Every year, around the start of the school year in most parts of the United States, the American Library Association sponsors Banned Books Week. This effort of librarians, booksellers, publishers, authors, readers, and others raises awareness and works against campaigns to remove certain books from school and sometimes public libraries around the country. This may not be a headline-grabbing topic (although see these stories in The Guardian and The Huffington Post), but it is important to anyone who cares about intellectual freedom.
There are many reasons that parents (and they usually are parents) might not a particular books in libraries, especially school libraries. The stereotype is that books tend to get banned for religious and conservative political reasons. However, the truth is that these types of challenges happen just as much in the liberal Northeast as the Bible Belt (see this map).
The top reason for books to be challenged is that they are sexually explicit. Brave New World falls into this category (among others), to pick a comparatively time-tested one. This is one of those particularly ironic cases where a book about banning books gets banned. The reason is also rather silly. Brave New World is honestly pretty tame (or at least discreet) and isn’t even the most explicit thing I read in my pretty mainstream high school.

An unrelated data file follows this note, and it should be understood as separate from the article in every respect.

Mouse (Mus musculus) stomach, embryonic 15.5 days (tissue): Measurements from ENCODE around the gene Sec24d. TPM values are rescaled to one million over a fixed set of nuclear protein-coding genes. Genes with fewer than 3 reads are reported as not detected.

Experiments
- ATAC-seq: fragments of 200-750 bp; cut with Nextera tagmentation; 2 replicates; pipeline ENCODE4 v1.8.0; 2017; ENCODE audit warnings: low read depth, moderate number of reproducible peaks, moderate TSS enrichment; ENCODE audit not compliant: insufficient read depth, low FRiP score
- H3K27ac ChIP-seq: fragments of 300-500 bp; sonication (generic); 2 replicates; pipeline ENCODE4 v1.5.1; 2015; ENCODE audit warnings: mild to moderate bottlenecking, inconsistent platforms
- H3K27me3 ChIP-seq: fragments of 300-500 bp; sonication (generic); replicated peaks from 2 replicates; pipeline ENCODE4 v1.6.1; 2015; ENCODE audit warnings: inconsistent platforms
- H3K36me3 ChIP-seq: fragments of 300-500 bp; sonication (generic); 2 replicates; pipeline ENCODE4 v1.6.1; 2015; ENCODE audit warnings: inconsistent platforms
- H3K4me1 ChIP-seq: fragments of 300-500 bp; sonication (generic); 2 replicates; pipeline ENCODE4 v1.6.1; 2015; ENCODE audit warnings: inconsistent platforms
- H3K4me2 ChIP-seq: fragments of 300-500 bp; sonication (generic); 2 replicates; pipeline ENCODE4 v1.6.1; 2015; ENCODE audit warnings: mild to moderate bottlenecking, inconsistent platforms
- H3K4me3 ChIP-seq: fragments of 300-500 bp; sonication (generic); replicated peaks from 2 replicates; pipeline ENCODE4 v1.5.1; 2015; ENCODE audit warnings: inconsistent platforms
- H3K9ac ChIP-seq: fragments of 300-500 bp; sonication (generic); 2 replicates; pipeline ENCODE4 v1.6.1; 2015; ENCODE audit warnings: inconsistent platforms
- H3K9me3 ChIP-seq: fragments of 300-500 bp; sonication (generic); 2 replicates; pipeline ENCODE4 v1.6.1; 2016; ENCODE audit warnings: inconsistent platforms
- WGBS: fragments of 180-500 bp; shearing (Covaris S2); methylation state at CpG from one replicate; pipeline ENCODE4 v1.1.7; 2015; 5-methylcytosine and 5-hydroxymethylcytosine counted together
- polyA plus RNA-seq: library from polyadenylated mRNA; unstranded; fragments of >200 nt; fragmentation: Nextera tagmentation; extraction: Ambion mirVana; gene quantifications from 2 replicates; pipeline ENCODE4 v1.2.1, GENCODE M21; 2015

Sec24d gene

Offensive language is another big one, from general swearing in Catcher in the Rye to racist language in Huckleberry Finn and To Kill a Mockingbird. (Cue more irony, since both of those latter cases carry an anti-racist message, but they suffer from being steeped in the cultures of their times.) Other go-to reasons for censorship include violence, homosexuality, and the wonderfully vague “unsuited to age group” (something frequently applied even to books like The Hunger Games, which are written specifically for the very age group that reads them).
That said, I do wish the ALA would be a little more specific about the reasons books get challenged, or even provided the text of some of the complaints. For example, what “religious viewpoint” is objectionable in Twilight? Is it about Christians objecting to the occult subject of vampires? Mainstream Christians objecting to the Mormon author? Non-Christians objecting to the Mormon author? Or something else entirely? The ALA doesn’t say, at least not where it can be easily found.
Even so, the ALA is doing good work with Banned Books Week, and I wish them luck.